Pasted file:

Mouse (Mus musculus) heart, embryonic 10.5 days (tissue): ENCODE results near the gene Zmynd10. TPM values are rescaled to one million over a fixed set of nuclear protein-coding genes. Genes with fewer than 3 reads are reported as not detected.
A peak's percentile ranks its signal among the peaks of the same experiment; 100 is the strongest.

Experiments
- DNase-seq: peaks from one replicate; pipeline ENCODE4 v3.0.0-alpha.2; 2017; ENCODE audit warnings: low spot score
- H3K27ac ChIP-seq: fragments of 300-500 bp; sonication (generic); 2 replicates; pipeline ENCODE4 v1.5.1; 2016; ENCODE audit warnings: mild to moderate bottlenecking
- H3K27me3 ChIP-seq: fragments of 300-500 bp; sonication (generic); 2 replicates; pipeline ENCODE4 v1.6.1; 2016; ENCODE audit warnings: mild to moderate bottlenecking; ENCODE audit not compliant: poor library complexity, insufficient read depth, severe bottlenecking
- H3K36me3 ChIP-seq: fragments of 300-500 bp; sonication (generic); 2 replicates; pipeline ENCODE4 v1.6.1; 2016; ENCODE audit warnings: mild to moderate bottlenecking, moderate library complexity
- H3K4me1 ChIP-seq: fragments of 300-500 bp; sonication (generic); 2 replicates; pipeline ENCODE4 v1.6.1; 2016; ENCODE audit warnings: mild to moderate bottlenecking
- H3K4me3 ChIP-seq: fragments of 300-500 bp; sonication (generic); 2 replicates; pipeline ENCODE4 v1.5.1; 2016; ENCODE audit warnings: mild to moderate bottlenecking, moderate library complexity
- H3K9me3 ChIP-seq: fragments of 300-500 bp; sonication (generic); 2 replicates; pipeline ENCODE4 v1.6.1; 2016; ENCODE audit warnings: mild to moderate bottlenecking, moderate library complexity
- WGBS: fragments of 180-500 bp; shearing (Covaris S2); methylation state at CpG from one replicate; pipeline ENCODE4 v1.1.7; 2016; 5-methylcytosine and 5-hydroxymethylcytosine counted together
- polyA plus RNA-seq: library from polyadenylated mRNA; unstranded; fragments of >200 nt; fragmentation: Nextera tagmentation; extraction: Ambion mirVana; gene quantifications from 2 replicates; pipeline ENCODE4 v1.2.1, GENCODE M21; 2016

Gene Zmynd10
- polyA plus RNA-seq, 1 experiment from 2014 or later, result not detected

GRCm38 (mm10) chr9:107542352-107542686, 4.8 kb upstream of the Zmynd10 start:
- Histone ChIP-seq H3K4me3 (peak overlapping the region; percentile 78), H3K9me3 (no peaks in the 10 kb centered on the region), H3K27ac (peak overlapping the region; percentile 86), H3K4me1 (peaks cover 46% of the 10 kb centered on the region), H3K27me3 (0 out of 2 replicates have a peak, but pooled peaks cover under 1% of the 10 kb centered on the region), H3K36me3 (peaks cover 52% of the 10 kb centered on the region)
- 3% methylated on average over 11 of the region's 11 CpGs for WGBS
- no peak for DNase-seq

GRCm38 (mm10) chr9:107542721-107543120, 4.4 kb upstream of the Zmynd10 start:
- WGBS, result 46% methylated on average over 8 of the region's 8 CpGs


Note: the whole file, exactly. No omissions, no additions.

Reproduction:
Mouse (Mus musculus) heart, embryonic 10.5 days (tissue): ENCODE results near the gene Zmynd10. TPM values are rescaled to one million over a fixed set of nuclear protein-coding genes. Genes with fewer than 3 reads are reported as not detected.
A peak's percentile ranks its signal among the peaks of the same experiment; 100 is the strongest.

Experiments
- DNase-seq: peaks from one replicate; pipeline ENCODE4 v3.0.0-alpha.2; 2017; ENCODE audit warnings: low spot score
- H3K27ac ChIP-seq: fragments of 300-500 bp; sonication (generic); 2 replicates; pipeline ENCODE4 v1.5.1; 2016; ENCODE audit warnings: mild to moderate bottlenecking
- H3K27me3 ChIP-seq: fragments of 300-500 bp; sonication (generic); 2 replicates; pipeline ENCODE4 v1.6.1; 2016; ENCODE audit warnings: mild to moderate bottlenecking; ENCODE audit not compliant: poor library complexity, insufficient read depth, severe bottlenecking
- H3K36me3 ChIP-seq: fragments of 300-500 bp; sonication (generic); 2 replicates; pipeline ENCODE4 v1.6.1; 2016; ENCODE audit warnings: mild to moderate bottlenecking, moderate library complexity
- H3K4me1 ChIP-seq: fragments of 300-500 bp; sonication (generic); 2 replicates; pipeline ENCODE4 v1.6.1; 2016; ENCODE audit warnings: mild to moderate bottlenecking
- H3K4me3 ChIP-seq: fragments of 300-500 bp; sonication (generic); 2 replicates; pipeline ENCODE4 v1.5.1; 2016; ENCODE audit warnings: mild to moderate bottlenecking, moderate library complexity
- H3K9me3 ChIP-seq: fragments of 300-500 bp; sonication (generic); 2 replicates; pipeline ENCODE4 v1.6.1; 2016; ENCODE audit warnings: mild to moderate bottlenecking, moderate library complexity
- WGBS: fragments of 180-500 bp; shearing (Covaris S2); methylation state at CpG from one replicate; pipeline ENCODE4 v1.1.7; 2016; 5-methylcytosine and 5-hydroxymethylcytosine counted together
- polyA plus RNA-seq: library from polyadenylated mRNA; unstranded; fragments of >200 nt; fragmentation: Nextera tagmentation; extraction: Ambion mirVana; gene quantifications from 2 replicates; pipeline ENCODE4 v1.2.1, GENCODE M21; 2016

Gene Zmynd10
- polyA plus RNA-seq, 1 experiment from 2014 or later, result not detected

GRCm38 (mm10) chr9:107542352-107542686, 4.8 kb upstream of the Zmynd10 start:
- Histone ChIP-seq H3K4me3 (peak overlapping the region; percentile 78), H3K9me3 (no peaks in the 10 kb centered on the region), H3K27ac (peak overlapping the region; percentile 86), H3K4me1 (peaks cover 46% of the 10 kb centered on the region), H3K27me3 (0 out of 2 replicates have a peak, but pooled peaks cover under 1% of the 10 kb centered on the region), H3K36me3 (peaks cover 52% of the 10 kb centered on the region)
- 3% methylated on average over 11 of the region's 11 CpGs for WGBS
- no peak for DNase-seq

GRCm38 (mm10) chr9:107542721-107543120, 4.4 kb upstream of the Zmynd10 start:
- WGBS, result 46% methylated on average over 8 of the region's 8 CpGs